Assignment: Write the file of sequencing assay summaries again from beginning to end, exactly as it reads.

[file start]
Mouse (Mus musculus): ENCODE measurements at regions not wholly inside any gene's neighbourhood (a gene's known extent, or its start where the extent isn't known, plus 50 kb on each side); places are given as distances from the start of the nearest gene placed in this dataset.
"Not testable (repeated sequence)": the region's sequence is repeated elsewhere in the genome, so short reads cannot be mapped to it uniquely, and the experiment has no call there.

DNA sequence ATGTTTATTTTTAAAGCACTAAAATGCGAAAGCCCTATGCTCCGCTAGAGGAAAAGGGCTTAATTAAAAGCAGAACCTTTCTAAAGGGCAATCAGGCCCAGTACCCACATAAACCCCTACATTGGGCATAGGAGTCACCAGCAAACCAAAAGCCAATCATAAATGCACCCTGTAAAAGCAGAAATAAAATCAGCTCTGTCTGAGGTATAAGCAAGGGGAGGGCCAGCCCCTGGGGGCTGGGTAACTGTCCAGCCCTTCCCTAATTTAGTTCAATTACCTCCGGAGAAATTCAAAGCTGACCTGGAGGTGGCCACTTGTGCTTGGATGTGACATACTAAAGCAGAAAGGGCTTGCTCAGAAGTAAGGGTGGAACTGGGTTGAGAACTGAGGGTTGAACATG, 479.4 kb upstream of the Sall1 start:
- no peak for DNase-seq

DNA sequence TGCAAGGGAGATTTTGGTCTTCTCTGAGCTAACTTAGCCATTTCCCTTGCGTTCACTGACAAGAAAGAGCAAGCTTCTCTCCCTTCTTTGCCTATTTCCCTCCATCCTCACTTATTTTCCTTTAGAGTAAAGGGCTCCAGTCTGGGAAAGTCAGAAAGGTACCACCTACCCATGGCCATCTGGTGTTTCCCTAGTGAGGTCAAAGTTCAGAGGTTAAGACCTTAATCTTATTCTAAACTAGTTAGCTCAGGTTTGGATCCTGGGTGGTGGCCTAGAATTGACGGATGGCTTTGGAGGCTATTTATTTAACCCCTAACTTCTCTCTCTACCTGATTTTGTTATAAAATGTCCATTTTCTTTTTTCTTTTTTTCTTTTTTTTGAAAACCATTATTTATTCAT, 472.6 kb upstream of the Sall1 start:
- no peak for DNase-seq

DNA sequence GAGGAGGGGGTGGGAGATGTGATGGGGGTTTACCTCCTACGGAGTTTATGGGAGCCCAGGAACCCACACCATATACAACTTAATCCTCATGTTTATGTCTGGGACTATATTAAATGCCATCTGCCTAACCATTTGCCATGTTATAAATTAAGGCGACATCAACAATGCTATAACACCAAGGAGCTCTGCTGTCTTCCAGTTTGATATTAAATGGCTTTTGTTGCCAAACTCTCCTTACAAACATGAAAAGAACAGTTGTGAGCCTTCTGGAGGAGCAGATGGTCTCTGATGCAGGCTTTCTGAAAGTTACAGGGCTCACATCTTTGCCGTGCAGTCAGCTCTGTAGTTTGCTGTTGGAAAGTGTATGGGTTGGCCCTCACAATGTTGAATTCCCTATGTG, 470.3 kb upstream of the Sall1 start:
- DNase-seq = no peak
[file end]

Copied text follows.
Mouse (Mus musculus): ENCODE measurements at regions not wholly inside any gene's neighbourhood (a gene's known extent, or its start where the extent isn't known, plus 50 kb on each side); places are given as distances from the start of the nearest gene placed in this dataset.
"Not testable (repeated sequence)": the region's sequence is repeated elsewhere in the genome, so short reads cannot be mapped to it uniquely, and the experiment has no call there.

DNA sequence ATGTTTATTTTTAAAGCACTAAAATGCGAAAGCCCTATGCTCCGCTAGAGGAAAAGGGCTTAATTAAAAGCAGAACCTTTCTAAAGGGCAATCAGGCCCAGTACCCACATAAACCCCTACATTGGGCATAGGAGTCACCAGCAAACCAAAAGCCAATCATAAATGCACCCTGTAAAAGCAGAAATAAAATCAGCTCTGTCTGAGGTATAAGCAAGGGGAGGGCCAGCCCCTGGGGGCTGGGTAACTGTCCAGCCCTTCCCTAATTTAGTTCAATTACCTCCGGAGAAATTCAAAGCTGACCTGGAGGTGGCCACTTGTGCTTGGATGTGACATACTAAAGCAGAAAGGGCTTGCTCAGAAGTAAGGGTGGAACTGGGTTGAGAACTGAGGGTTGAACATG, 479.4 kb upstream of the Sall1 start:
- no peak for DNase-seq

DNA sequence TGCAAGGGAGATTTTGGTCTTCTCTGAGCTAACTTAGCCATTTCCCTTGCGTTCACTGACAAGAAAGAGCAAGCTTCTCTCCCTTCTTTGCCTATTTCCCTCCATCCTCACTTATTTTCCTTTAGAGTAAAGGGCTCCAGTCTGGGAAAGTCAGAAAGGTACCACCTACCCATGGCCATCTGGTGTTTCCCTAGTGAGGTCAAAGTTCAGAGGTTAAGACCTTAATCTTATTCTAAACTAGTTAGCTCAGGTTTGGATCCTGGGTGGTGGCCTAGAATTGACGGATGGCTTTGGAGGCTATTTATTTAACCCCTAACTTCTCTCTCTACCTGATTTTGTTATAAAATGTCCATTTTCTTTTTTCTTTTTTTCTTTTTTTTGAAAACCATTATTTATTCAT, 472.6 kb upstream of the Sall1 start:
- no peak for DNase-seq

DNA sequence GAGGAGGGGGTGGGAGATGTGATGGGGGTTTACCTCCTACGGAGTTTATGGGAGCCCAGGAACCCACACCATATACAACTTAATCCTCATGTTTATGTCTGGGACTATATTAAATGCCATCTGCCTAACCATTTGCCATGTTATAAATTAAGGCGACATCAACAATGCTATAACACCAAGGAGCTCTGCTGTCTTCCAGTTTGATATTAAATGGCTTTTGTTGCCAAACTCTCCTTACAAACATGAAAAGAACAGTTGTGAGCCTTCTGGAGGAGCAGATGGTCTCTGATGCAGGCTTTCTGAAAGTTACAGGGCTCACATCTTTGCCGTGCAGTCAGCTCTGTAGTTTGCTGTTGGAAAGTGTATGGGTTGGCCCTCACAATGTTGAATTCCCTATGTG, 470.3 kb upstream of the Sall1 start:
- DNase-seq = no peak